Planning– The main purpose of a dashboard is to enable managers to monitor, analyze and annotate. As a result, this software is linked strongly to planning and budgeting. For instance, executives can view, analyze and compare historical figures with forecasts, current budgets and targets. Similarly, they can monitor and share strategies and resource allocation figures across business units.
Reporting– Because the software is designed for quicker decision making, displaying detailed reports may not be a common feature of dashboards. However, embedded links to reports can be part of a dashboard, offering more information for those who need more than charts and scorecards.
Analytics– Most modern dashboards offer users important analytical features, such as heat maps, statistical analysis and data mining. As a result, they enable executives or managers to answer pressing questions from the dashboard interface without logging in to other software or analytical modules.
Types of Dashboards
There are three types of business dashboards which differ by area of use and the time employees spend on them.
1) Strategic Dashboards
Used at the highest level of company management, strategic dashboards are designed with the balanced scorecard methodology in mind. Developed by David Norton and Robert Kaplan, this analysis technique is designed to create specific, quantifiable goals from an organization’s mission statement and business strategy. The method then allows its users to monitor performance in terms of achieving the company’s goals.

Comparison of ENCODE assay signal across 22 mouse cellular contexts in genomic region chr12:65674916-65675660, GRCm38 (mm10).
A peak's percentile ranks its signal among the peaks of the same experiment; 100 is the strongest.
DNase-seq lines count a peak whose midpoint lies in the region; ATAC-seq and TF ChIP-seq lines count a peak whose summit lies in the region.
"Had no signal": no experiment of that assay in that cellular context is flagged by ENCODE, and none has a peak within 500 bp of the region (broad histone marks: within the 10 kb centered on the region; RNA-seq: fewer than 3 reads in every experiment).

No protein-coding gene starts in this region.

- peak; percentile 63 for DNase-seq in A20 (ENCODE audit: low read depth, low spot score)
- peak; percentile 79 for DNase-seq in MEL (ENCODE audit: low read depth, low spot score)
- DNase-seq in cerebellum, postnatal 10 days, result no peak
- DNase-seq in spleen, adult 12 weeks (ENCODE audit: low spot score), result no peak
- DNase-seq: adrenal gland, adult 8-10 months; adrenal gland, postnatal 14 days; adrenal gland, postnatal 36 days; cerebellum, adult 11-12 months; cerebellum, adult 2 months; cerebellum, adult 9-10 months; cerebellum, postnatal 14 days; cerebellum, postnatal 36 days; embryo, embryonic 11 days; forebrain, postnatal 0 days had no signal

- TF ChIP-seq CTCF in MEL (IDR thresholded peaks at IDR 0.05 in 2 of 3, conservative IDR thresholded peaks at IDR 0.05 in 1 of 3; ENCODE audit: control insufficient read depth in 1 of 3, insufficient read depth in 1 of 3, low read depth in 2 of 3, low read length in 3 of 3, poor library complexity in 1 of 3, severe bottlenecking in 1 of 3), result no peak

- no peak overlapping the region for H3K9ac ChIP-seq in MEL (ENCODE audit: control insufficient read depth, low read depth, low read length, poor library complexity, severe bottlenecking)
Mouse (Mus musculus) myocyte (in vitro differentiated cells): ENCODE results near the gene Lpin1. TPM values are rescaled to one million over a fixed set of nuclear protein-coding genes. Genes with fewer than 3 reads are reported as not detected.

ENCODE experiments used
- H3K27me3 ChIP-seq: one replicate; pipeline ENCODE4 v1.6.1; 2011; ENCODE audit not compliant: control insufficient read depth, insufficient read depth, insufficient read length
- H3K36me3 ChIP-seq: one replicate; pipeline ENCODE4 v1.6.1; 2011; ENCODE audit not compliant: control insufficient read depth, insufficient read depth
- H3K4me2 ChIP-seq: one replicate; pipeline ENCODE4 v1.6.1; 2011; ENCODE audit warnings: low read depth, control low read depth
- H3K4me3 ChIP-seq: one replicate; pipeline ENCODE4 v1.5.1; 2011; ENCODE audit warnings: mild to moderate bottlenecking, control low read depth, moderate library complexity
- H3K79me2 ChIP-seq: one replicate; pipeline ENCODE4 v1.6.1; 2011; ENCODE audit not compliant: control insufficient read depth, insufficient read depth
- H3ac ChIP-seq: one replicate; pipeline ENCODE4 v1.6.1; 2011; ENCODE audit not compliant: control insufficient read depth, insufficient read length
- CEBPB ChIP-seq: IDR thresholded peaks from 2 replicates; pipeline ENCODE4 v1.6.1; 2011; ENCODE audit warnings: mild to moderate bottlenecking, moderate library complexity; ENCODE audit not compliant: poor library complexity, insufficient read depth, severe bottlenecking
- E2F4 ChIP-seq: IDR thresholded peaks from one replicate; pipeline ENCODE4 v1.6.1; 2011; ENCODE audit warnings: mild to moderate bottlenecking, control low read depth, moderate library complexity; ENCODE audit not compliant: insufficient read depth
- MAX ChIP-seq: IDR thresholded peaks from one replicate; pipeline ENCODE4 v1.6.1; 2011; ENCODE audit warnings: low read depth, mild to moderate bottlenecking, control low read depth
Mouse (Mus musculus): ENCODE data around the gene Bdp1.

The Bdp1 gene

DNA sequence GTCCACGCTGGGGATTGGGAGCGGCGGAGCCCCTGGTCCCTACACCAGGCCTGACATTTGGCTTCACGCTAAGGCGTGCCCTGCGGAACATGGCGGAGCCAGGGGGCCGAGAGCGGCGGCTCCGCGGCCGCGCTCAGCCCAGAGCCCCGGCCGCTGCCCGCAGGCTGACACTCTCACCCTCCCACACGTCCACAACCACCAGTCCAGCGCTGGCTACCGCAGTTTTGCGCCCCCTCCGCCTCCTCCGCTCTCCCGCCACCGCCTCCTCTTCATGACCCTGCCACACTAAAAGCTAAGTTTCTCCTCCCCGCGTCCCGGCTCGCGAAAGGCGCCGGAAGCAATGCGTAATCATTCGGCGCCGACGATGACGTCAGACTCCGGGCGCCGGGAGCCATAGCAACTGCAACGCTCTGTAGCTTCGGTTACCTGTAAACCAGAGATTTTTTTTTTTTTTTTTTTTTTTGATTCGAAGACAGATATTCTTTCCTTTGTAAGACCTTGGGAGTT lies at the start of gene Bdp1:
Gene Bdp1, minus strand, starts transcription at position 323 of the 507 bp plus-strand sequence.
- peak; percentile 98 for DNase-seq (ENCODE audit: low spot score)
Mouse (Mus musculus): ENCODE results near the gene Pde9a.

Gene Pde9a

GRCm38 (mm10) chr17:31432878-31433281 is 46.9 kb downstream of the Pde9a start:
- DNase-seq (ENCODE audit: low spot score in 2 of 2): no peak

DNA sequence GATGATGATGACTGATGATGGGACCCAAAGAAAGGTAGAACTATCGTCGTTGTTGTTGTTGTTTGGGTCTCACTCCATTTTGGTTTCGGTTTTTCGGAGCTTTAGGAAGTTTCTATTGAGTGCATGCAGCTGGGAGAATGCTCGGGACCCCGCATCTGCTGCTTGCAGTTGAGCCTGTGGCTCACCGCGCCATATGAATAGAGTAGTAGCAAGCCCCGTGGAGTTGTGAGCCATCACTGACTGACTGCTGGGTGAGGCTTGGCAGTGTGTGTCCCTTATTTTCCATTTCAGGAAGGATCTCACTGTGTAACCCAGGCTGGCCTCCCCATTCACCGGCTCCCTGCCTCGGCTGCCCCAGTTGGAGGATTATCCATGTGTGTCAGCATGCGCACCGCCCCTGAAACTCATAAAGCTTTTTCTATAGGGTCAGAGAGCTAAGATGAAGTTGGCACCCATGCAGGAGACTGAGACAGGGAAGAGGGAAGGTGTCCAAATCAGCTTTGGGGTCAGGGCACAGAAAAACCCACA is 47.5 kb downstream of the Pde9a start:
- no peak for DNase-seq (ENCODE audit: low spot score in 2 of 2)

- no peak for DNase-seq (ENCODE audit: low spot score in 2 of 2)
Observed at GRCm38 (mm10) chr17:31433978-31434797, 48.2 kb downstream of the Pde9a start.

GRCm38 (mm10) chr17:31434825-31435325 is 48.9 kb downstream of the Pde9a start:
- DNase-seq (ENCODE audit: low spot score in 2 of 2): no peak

Strategic dashboards are used to monitor a company’s progress in achieving its predefined goals through relevant KPIs. For instance, for the sales department, dashboards record and track sales results, their trends and changes. Meanwhile, in the manufacturing department, production metrics are very important. Therefore, details such as product return date can identify positive and negative trends that can affect the company.
Business dashboards in this category also allow top level executives to see generalities first before delving into more detailed reports. To simplify the information and make it clear and transparent, increased data aggregation and graphic design are used.
2) Tactical Dashboards
Traditionally used by the middle management tier, tactical dashboards allow their users to assess the market’s reaction to their companies’ actions. However, some managers use this software internally, investigating how small changes or tasks influence their company as a whole. Regardless, users will get deeper insights into analyzed data and even solve problems by tracing their history and causes. Therefore, they can make better decisions which can improve a company’s stance in the present.